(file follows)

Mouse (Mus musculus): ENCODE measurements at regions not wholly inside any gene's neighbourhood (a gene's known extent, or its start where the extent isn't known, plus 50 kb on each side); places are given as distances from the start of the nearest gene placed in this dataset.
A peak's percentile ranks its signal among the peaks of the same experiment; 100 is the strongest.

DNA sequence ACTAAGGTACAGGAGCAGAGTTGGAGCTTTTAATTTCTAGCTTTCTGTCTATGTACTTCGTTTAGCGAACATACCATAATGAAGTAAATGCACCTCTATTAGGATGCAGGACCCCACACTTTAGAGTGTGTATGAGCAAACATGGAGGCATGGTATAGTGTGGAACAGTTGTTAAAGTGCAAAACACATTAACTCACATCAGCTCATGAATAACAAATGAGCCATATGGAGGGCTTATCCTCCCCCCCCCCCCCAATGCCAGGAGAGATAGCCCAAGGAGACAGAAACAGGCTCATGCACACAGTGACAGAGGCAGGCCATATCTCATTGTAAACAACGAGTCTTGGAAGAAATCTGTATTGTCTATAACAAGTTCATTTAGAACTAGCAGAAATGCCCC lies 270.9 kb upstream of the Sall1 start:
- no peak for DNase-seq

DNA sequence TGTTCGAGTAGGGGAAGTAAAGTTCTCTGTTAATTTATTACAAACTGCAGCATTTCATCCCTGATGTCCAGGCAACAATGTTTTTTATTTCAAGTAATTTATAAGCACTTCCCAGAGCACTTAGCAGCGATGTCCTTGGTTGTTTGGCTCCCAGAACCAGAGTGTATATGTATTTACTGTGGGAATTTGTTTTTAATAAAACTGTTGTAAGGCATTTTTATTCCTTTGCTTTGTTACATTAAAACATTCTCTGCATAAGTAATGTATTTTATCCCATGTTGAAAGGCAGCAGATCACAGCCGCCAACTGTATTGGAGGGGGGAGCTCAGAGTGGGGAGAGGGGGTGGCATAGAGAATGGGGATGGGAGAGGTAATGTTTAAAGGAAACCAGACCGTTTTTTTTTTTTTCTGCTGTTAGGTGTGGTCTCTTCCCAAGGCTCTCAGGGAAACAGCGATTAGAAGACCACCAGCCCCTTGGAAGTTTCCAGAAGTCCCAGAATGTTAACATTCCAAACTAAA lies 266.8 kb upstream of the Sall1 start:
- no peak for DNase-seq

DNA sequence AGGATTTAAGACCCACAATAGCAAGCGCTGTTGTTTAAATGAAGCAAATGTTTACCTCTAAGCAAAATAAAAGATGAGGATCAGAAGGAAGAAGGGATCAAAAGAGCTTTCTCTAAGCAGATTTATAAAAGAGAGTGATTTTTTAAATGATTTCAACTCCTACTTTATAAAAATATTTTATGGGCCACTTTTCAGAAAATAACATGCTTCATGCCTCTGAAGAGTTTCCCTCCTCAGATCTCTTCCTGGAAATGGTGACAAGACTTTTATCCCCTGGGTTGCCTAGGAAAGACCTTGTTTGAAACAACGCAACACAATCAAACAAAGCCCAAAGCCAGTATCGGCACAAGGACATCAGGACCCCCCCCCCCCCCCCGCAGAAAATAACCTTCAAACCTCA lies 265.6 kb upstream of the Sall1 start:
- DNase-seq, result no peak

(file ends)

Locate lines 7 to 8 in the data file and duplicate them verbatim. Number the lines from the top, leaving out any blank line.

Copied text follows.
DNA sequence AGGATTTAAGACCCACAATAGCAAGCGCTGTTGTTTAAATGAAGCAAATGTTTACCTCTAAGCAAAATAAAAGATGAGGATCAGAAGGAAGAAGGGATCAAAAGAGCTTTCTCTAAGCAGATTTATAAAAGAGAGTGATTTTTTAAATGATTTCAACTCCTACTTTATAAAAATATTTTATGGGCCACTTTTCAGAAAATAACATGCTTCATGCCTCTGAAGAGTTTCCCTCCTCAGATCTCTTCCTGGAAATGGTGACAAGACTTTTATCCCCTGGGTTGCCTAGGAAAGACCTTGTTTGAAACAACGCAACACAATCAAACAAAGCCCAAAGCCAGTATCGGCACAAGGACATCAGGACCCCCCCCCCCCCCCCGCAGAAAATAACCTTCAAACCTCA lies 265.6 kb upstream of the Sall1 start:
- DNase-seq, result no peak